A Georgia-based senior living operator has announced plans to house discharged older hospital patients with COVID-19 as some industry groups are opposing orders from state governments that would restrict providers in their ability to deny such admissions.

Phoenix Senior Living will work with Atlanta-area healthcare systems and will accept discharged older adults who have tested positive for COVID-19 at three of its communities, the Roswell, GA-based company announced Thursday. The admissions will be limited to individuals who are asymptomatic or who exhibit only mild symptoms and do not require 24-hour nursing care.

“This is the right thing to do, given the circumstances and the adversity these health systems are facing,” Phoenix Senior Living CEO Jesse Marinko said in the announcement. “Every decision has risk, but sometimes you have to follow your moral compass and trust your intentions.”

The company said it launched its Healthcare Partnership Program in conjunction with local healthcare systems and with the support of the Georgia Department of Community Health and the Georgia Department of Public Health. Participating older adults will be able to move into specifically designated buildings, wings or other areas isolated from existing Phoenix community residents, according to the company. The incoming individuals will be under Centers for Disease Control and Prevention quarantine and will live in private suites.

Clinical support specialists will be deployed to the designated communities to provide experienced clinical oversight, infection control training and demonstrations on proper use of personal protective equipment. New residents’ care and meals will be delivered by designated, trained staff members wearing PPE.

Across its 41-community portfolio, the company has had 22 employees who may have been exposed to the virus and four residents who have tested positive, two of whom have died.

ACHCA joins AHCA / NCAL and AMDA in opposing hospital-related orders

The Phoenix announcement came as the American College of Health Care Administrators announced in a letter that it had endorsed and signed on to a recent statement from the American Health Care Association / National Center for Assisted Living and AMDA–The Society for Post-Acute and Long-Term Care Medicine regarding hospital discharges and admissions to assisted living communities and nursing homes.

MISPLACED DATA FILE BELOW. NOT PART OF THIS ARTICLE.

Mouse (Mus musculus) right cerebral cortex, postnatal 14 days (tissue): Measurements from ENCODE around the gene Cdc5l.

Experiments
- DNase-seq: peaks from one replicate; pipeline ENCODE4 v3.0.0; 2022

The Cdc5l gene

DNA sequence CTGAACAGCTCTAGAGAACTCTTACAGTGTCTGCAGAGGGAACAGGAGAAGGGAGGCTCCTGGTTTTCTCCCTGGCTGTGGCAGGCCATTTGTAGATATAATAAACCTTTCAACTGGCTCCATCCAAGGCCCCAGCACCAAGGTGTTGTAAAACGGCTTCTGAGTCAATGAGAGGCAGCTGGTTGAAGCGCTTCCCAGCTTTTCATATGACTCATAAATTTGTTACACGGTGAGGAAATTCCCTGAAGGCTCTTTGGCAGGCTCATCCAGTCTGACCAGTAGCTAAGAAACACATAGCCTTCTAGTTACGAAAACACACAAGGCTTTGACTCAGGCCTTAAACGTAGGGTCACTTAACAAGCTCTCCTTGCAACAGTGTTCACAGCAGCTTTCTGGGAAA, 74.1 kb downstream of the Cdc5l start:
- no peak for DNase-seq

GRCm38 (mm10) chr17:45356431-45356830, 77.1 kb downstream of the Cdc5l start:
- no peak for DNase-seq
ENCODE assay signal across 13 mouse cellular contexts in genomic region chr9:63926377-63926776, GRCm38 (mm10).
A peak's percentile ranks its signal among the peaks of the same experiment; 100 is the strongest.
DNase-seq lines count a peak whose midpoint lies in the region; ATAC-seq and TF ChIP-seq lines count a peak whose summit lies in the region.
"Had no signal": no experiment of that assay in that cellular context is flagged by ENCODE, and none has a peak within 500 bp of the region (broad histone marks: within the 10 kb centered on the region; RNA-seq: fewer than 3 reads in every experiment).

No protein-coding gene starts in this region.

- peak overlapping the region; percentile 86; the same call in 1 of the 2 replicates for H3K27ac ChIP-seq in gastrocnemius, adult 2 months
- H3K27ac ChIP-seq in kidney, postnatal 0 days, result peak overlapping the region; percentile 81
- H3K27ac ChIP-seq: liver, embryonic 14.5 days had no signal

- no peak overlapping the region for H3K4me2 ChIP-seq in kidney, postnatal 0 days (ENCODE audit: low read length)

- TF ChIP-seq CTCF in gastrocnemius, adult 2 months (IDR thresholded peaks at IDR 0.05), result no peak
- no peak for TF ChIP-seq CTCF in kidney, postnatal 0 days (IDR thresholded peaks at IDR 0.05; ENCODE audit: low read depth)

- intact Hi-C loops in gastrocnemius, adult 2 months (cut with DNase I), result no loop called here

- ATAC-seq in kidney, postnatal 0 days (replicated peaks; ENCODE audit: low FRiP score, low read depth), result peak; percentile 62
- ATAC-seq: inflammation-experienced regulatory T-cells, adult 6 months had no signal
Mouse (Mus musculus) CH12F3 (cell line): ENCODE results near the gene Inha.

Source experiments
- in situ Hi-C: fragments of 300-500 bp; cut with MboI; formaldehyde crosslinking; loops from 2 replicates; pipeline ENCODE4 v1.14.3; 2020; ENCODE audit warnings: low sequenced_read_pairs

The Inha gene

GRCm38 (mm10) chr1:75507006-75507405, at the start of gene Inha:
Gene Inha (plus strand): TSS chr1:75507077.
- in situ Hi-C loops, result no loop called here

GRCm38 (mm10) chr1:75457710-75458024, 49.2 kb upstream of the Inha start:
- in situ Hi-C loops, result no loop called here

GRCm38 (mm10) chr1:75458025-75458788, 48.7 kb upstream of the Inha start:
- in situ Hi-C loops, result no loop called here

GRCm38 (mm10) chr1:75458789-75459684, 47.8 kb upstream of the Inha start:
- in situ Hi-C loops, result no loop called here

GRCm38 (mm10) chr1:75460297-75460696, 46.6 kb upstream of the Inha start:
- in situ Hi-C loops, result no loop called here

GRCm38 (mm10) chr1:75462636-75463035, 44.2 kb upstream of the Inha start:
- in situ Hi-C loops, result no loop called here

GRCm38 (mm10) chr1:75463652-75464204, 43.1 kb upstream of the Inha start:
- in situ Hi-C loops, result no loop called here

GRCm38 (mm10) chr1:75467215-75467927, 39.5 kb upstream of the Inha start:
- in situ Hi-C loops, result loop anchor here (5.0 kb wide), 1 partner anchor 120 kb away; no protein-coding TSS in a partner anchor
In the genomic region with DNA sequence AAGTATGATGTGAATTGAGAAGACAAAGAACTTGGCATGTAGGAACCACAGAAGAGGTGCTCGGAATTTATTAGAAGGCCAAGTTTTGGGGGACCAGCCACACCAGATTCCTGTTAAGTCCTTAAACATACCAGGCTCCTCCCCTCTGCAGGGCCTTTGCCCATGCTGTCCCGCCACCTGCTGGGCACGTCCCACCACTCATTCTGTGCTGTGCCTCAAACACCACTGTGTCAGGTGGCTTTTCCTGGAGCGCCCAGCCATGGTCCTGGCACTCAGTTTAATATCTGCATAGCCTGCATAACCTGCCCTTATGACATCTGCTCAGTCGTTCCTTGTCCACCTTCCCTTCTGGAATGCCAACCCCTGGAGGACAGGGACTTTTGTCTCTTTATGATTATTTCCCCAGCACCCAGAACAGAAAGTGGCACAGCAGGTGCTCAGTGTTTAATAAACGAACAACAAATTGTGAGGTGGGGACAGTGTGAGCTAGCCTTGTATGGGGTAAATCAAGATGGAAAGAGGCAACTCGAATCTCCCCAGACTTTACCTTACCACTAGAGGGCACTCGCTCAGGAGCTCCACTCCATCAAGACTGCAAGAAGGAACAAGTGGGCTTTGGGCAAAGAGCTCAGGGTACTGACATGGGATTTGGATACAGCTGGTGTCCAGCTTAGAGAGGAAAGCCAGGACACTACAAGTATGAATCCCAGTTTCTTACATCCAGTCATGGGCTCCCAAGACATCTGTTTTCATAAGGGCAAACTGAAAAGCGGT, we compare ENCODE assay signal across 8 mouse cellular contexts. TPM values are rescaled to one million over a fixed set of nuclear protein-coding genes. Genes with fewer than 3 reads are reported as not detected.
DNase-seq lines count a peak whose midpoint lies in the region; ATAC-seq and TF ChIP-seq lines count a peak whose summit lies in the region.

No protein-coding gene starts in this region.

The organizations had cited a recent New York state order that bars long-term care facilities from denying admission based solely on confirmed or suspected COVID-19 diagnoses, and prohibits long-term care facilities from requiring COVID-19 tests prior to admission or re-admission of hospitalized residents. The order applies to nursing homes, but AMDA and AHCA / NCAL said their concerns extended to assisted living communities as well, and they noted that other states “may already be adopting a similar approach in order to free up hospital beds.”

“As stated in the letter, ‘A blanket, one-size-fits-all approach statewide, which will include areas of the state that are not as severely impacted as others, will result in more people going to the hospital and more deaths than using a more strategic and collaborative approach that takes all of the above elements into consideration,’ ” ACHCA said Thursday.

The concerns expressed by AHCA / NCAL and AMDA related to the practice growing appear to have been warranted; Connecticut now is planning to designate specific facilities for residents who have tested positive for COVID-19 and those who have not, although some moves will be voluntary, according to WFSB.com.

Residents evacuated to hospital

In a reverse situation, residents of Carter Place, an Enlivant assisted living community in Blair, NE, have been transferred to CHI Health Midlands Hospital in Papillion, NE, after several residents and staff members tested positive for COVID-19, according to a press release from the Three Rivers Health Department.

“The hospital has reopened a floor as a quarantine unit for patients that either had COVID-19 or an exposure to COVID-19,” the health department said.

The assisted living community, associated with 17 cases of the disease, has been closed and is being disinfected, according to a local media report.

Meanwhile, a Massachusetts nursing home that had begun transferring residents to sister facilities so that it could become a COVID-19 treatment site had to pause its efforts when some of the existing nursing home residents tested positive for COVID-19.

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